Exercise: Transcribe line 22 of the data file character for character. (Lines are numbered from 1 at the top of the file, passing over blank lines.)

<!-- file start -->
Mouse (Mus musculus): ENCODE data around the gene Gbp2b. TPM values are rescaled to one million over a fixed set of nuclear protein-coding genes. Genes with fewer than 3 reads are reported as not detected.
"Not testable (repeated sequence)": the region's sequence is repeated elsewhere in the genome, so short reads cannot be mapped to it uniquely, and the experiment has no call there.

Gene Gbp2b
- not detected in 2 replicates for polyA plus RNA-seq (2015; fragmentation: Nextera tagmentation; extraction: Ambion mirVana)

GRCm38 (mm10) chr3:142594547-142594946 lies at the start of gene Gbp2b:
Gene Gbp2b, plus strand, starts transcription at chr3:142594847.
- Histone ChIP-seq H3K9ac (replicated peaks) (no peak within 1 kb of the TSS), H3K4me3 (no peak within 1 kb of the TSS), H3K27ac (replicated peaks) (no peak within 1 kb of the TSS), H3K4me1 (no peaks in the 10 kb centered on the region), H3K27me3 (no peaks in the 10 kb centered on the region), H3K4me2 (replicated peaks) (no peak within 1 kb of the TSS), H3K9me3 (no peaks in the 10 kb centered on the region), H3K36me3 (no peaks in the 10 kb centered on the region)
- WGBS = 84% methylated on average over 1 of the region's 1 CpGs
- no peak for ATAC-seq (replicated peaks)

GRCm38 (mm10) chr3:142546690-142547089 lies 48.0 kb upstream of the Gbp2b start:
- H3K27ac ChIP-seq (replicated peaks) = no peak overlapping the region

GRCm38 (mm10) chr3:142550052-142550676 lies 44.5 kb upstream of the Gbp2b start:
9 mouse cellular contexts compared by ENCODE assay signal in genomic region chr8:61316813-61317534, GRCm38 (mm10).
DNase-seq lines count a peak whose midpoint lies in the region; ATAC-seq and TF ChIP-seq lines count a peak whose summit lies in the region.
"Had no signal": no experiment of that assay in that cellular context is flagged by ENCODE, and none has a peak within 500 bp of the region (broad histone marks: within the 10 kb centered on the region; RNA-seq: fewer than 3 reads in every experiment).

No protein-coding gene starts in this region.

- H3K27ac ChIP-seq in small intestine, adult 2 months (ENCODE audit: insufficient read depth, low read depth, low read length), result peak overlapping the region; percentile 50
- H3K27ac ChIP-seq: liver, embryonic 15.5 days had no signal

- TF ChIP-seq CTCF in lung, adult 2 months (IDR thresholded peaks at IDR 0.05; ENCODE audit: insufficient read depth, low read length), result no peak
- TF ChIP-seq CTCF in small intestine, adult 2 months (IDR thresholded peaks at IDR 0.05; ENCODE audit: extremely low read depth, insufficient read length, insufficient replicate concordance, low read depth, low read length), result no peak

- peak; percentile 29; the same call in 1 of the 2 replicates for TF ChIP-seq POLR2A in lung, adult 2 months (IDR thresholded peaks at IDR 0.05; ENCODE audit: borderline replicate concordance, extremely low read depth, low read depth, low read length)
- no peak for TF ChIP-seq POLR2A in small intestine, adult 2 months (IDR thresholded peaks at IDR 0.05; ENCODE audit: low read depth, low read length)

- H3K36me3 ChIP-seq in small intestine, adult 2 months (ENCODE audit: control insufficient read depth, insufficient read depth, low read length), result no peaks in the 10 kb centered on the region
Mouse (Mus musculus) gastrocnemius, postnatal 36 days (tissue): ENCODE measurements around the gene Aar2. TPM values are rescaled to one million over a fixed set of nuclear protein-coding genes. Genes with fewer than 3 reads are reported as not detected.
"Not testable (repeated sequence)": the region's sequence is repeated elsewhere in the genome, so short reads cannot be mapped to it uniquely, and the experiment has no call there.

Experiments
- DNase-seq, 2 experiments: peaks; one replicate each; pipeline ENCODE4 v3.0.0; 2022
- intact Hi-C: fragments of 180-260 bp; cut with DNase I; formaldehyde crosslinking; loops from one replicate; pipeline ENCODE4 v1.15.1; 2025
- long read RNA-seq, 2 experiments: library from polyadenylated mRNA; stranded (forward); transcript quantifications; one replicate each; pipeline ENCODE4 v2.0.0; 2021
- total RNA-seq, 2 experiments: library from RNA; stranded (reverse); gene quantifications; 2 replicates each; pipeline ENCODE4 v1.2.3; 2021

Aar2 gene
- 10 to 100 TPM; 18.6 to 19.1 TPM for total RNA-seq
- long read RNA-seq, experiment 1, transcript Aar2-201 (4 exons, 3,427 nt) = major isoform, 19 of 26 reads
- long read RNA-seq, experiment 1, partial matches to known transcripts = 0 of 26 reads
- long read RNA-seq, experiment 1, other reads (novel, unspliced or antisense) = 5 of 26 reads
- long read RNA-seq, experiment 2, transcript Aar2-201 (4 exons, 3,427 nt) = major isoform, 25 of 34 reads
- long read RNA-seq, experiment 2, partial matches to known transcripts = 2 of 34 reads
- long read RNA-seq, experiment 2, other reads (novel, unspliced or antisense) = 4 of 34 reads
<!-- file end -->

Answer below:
- no peak for TF ChIP-seq POLR2A in small intestine, adult 2 months (IDR thresholded peaks at IDR 0.05; ENCODE audit: low read depth, low read length)